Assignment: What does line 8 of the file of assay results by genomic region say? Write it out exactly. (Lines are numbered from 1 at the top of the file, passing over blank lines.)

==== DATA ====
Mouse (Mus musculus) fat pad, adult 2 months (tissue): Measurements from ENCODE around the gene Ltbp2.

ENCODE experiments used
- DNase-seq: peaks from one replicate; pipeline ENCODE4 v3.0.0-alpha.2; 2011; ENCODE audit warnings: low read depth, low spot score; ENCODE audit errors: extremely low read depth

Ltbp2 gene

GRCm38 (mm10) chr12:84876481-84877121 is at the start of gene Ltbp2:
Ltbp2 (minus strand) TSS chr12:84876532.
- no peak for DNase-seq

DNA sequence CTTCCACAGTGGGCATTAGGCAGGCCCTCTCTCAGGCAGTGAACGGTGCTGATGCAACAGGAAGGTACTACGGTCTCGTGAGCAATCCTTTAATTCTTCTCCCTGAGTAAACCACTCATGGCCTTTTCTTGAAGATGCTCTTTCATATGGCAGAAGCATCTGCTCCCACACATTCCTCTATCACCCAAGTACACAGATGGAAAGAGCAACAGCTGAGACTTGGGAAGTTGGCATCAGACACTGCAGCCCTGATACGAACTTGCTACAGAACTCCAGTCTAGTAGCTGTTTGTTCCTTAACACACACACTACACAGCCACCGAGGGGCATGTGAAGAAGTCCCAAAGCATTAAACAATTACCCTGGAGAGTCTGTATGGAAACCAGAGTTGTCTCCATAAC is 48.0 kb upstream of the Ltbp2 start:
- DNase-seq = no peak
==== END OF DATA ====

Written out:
DNA sequence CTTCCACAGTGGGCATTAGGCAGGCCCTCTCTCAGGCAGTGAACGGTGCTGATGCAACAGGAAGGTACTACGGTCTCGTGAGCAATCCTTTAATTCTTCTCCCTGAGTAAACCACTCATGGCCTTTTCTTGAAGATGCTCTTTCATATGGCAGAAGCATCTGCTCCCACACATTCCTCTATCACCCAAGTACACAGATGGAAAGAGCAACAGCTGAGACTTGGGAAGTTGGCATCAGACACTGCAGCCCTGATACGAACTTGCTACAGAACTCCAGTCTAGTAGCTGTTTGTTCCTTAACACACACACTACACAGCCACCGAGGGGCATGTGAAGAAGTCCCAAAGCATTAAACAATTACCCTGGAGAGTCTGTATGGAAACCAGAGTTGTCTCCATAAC is 48.0 kb upstream of the Ltbp2 start: